number ten dominic cummings had a dig at what he called rich remainers. going to watch people who are not rich remainers. will britain leave the eu on time? sure. pitting brexit supporters against parliament are part of number ten strategy but by limiting the number of days mps have to sit before october the 31st triggered this cross—party alliance that has not boxed borisjohnson in. forcing him to seek a further extension, if he can't get a deal through parliament by the middle of october. borisjohnson through parliament by the middle of october. boris johnson has through parliament by the middle of october. borisjohnson has said he'd rather die in a ditch than delay brexit again but as the cabinet met this morning to discuss a way through the stand—up the leader of the dup arlene foster said the backstop was an unacceptable part of the brexit deal although she hoped a sensible agreement could be found. just reckless speaking at the uk conference in brighton the labour leader said he was ready for an election, day after stopping the prime minister going to polls next month. a general election is coming.
but we won't allowjohnson to dictate the terms. and i can tell you this, we are ready for that election! we are ready to unleash the biggest people powered campaign we have ever seen in this country and in this movement! mps may not be here for the next five weeks of the brexit crisis is not going away. with downing street determined to make brexit happen regardless of the resista nce make brexit happen regardless of the resistance here. our assistant political editor norman smith is at westminster. extraordinary scenes in the commons in the early hours of this morning, how significant were they?” in the early hours of this morning, how significant were they? i guess many people will probably look at those scenes and think a bit of a parliamentary knock—about, silliness, the sort of parliamentary equivalent of a rowdy karaoke evening at the dog and duck. actually i think it's quite a bit more than that, i think it reflects the genuine anger, amazement, dismay, incredulity that at this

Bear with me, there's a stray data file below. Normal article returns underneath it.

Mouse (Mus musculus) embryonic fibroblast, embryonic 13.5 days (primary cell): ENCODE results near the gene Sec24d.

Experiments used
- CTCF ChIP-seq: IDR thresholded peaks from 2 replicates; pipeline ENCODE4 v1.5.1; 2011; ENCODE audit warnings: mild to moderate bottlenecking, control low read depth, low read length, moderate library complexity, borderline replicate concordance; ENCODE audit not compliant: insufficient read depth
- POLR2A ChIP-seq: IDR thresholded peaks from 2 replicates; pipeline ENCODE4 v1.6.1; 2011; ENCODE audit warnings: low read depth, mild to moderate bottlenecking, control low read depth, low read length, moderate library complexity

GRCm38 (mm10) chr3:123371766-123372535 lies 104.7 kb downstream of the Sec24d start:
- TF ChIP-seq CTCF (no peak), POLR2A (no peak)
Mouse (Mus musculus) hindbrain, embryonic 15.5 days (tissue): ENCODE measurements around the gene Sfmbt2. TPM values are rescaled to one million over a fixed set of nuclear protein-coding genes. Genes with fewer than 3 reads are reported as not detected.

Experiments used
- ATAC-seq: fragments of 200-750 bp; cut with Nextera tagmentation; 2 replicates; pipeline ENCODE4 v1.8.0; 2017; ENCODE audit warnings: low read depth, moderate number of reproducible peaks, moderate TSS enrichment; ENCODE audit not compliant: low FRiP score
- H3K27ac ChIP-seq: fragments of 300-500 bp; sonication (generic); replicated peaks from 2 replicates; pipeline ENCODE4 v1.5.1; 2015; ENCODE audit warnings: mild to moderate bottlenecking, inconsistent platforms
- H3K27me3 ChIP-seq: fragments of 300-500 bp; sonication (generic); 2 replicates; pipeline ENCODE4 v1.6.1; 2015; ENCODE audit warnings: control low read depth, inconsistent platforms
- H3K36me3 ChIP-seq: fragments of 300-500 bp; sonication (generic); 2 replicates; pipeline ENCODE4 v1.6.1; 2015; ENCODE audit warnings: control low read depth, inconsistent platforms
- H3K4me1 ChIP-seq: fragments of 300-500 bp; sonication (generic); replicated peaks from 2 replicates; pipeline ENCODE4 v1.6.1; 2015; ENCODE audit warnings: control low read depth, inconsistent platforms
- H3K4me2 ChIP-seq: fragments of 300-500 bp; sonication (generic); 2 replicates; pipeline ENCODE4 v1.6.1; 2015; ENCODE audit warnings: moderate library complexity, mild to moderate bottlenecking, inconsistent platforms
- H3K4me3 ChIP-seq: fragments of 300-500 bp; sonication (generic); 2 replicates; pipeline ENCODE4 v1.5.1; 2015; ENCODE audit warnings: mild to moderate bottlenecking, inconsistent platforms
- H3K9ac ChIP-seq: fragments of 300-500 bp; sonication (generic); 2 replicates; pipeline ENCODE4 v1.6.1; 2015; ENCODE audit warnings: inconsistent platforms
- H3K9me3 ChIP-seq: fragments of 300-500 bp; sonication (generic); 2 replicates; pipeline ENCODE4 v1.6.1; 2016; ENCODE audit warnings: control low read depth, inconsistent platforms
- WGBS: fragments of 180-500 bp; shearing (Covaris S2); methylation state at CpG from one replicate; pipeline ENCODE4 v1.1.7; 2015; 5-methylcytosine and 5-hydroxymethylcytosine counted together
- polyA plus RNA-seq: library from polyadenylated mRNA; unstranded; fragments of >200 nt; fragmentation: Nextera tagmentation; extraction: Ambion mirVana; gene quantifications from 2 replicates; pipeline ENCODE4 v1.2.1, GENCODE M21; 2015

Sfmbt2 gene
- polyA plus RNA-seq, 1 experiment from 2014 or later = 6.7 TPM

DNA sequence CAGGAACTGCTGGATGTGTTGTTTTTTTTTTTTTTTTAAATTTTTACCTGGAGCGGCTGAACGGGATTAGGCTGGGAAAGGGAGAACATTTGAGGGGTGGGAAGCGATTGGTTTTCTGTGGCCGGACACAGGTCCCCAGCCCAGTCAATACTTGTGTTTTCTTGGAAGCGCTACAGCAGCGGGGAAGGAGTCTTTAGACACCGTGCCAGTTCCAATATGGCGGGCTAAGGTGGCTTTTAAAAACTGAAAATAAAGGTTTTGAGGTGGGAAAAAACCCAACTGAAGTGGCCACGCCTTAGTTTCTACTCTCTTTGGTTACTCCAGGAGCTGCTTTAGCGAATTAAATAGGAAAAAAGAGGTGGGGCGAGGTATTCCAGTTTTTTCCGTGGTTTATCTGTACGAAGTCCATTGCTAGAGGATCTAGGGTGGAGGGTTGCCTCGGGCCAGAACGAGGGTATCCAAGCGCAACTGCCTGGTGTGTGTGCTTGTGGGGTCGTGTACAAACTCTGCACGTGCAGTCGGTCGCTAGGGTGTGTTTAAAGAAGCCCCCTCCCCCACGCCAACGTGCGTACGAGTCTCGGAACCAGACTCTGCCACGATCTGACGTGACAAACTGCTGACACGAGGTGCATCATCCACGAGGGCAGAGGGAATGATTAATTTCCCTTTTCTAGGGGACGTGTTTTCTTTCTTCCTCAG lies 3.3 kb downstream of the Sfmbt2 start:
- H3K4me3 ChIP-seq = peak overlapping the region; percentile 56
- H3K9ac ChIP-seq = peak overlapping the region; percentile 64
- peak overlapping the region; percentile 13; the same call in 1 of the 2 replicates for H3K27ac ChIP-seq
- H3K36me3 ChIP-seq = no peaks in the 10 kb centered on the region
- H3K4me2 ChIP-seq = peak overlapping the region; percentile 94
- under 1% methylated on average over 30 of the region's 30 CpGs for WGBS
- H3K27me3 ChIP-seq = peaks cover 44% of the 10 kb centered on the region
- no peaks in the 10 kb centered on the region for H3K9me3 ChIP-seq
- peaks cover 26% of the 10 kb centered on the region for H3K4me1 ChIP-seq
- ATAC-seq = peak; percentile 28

moment of huge national importance, when momentous decisions are being taken when momentous decisions are being ta ken about this when momentous decisions are being taken about this country which will affect us for generations to come, the fulcrum of art democracy is basically being shut up, parliament is being forced into compulsory hibernation for five weeks. now, from the perspective of team johnson bezy actually it's only a few days bolted on to the conference season but for many mps it looks rather like borisjohnson but for many mps it looks rather like boris johnson is just but for many mps it looks rather like borisjohnson is just trying to sidestep the huge pressure and grid parliament is placing on him with these successive defeats constraining his room for manoeuvre and also, you sense within the team johnson, a view that actually this place quite well for them, they are quite happy for mps to be up in arms because it plays to their planned narrative of borisjohnson standing up narrative of borisjohnson standing upfor narrative of borisjohnson standing up for the people against perfidious parliament, paving the way for what